Physicists seek neutron lifetime’s secret

New experiments aim to pin down subatomic particle’s decay rate

NIST Center for Neutron Research

TIME’S UP  New experiments aim to resolve a puzzle about how long the neutron takes to decay. At the National Institute of Standards and Technology’s Center for Neutron Research (shown), physicists will monitor a beam of neutrons to determine the neutron’s lifetime.

Ronald Cappelletti/NIST

WASHINGTON — Lone neutrons quickly decay, but scientists don’t agree on how long the particles stick around before their demise. New experiments could resolve the dispute — or deepen the mystery.

Outside of a nucleus, neutrons survive only about 15 minutes on average. They quickly decay into a proton, an electron and an antineutrino. Two methods used for measuring the neutron lifetime disagree, leaving scientists uncertain about the subatomic particle’s true longevity (SN: 5/19/12, p. 20).

One technique involves containing chilled neutrons in a trap, or “bottle,” waiting awhile, and counting the remaining neutrons to determine how many decayed. Other experiments monitor beams of neutrons and count the number of decays by detecting the protons emitted. Bottle measurements come up with lifetimes about 9 seconds shorter than beam measurements.

“This is actually fairly important for a number of things,” physicist Robert Pattie said January 29 at a meeting of the American Physical Society. In particular, pinning down the neutron’s lifetime is necessary for understanding how atomic nuclei began forming after the Big Bang. Scientists’ befuddlement makes it harder to calculate the properties of the early universe.

One drawback of typical bottle experiments is that neutrons can be absorbed or otherwise lost when they hit the wall of the bottle. So Pattie, of the Los Alamos National Laboratory in New Mexico, and colleagues are working on an updated bottle-style measurement using a magnetic field to keep neutrons from hitting the bottom of the trap, while gravity keeps them from flying out of the top.

Physicist Craig Huffer of North Carolina State University in Raleigh and colleagues are working on a bottle experiment that uses a magnetic field to trap neutrons. Rather than counting neutrons at the end, the researchers detect flashes of light produced as neutrons inside the bottle decay away.

In beam experiments, accuracy depends on making a careful count of the neutrons beamed in and the protons produced in the decays, physicist Shannon Fogwell Hoogerheide of the National Institute of Standards and Technology in Gaithersburg, Md., explained at the meeting on January 30. She and colleagues are refining their beam measurement to better enumerate protons and neutrons.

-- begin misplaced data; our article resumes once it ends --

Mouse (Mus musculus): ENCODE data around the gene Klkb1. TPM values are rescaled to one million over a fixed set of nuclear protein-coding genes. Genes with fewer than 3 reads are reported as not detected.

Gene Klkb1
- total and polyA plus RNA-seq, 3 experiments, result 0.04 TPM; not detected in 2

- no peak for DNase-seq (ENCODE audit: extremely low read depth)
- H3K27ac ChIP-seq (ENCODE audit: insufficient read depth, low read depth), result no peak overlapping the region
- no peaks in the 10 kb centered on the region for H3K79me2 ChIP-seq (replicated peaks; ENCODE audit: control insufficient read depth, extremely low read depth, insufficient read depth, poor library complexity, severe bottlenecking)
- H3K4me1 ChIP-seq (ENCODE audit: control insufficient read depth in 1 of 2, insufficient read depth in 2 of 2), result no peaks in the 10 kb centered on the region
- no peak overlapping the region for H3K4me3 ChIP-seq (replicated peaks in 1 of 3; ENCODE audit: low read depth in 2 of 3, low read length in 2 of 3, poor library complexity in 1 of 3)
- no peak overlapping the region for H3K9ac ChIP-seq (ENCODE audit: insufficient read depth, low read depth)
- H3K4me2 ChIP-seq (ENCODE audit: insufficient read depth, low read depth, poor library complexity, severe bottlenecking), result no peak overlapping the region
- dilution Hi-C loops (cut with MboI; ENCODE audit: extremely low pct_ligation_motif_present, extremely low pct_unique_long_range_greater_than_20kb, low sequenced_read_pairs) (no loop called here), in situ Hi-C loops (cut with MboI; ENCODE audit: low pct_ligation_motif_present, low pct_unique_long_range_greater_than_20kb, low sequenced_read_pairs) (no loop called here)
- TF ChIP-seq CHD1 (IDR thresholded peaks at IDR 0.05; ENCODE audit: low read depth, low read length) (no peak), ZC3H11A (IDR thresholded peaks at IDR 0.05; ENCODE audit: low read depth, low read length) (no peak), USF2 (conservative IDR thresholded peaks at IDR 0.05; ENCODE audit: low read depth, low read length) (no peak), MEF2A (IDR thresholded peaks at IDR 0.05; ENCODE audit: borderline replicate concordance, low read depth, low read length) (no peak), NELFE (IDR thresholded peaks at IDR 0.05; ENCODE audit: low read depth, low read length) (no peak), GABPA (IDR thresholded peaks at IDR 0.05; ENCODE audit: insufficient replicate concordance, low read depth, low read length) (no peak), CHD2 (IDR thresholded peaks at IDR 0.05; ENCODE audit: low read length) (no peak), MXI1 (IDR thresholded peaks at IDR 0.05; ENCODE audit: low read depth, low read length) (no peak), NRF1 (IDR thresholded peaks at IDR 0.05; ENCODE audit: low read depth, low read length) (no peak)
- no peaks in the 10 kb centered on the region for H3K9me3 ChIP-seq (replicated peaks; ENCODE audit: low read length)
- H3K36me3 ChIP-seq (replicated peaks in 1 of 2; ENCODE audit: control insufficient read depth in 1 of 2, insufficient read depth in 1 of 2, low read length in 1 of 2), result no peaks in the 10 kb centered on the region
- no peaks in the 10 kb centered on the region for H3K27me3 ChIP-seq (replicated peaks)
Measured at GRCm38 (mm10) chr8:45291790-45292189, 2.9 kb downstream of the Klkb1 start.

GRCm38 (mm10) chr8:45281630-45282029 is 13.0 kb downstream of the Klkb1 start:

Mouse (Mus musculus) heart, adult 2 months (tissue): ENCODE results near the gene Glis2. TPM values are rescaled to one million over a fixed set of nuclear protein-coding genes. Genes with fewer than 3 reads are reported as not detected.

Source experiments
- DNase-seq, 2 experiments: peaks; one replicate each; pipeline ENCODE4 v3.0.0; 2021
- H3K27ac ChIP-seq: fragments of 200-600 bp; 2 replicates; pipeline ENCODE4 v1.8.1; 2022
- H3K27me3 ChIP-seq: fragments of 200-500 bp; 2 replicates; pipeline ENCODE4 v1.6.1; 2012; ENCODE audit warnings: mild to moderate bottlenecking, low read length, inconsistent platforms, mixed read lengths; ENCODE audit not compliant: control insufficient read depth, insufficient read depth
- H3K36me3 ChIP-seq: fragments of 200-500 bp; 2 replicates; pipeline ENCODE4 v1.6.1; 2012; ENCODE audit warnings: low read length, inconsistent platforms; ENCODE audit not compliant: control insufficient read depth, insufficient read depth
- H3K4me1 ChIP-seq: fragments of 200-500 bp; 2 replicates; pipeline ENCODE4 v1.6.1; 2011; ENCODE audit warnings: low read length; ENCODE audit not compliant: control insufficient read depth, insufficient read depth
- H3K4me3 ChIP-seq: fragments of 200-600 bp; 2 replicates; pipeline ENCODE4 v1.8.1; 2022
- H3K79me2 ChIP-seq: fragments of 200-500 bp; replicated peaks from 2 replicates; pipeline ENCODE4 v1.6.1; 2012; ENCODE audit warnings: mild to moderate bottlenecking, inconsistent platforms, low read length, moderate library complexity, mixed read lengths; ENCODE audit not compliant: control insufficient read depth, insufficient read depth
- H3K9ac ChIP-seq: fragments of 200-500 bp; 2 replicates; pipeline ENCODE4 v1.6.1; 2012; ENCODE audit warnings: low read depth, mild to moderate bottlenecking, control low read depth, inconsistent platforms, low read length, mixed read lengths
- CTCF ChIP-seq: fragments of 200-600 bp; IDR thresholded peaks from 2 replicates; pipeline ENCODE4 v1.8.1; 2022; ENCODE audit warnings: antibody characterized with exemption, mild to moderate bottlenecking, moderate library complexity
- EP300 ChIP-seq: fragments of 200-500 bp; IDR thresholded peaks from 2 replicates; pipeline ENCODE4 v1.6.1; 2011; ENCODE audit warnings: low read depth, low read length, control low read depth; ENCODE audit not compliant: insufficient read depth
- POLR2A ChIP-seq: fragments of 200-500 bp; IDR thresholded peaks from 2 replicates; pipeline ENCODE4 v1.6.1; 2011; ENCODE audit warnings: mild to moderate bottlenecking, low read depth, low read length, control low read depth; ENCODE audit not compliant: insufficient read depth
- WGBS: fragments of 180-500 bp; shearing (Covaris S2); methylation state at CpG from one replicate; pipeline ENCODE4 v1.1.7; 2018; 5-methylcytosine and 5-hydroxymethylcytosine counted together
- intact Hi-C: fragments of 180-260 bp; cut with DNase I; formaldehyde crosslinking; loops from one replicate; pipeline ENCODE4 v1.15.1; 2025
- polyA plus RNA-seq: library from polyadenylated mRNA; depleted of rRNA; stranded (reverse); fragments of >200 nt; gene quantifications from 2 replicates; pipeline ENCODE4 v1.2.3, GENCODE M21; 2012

Some scientists have suggested the discrepancy could have deeper meaning. The short lifetime in bottle measurements could indicate that neutrons are somehow disappearing unexpectedly, making the lifetime appear shorter than it really is. “Kind of an out-there mechanism is that they’ve gone into some kind of alternative reality, which we call the mirror world,” says physicist Ben Rybolt of the University of Tennessee. In such a world, all the particles we know of would be duplicated — mirror protons, neutrons and electrons could exist, which would interact only very slightly with the particles we know.

Jumping to such an explanation for the neutron lifetime discrepancy is “a little bit of a leap,” Rybolt acknowledges, but such mirror particles could also explain the conundrum of dark matter, an unseen substance indicated by the motions of stars inside galaxies. To test the idea, Rybolt and colleagues are proposing to shoot beams of neutrons at a barrier and check if any make it through, which could indicate the particles had briefly become mirror neutrons.

The problem of measuring the neutron’s lifetime is complex enough that a variety of new techniques are under preparation to unravel the issue. “I don’t think one additional experiment can resolve the discrepancy,” says Huffer. Instead, multiple new measurements with different techniques should eventually converge on the correct value.

Physics writer Emily Conover has a Ph.D. in physics from the University of Chicago. She is a two-time winner of the D.C. Science Writers’ Association Newsbrief award.

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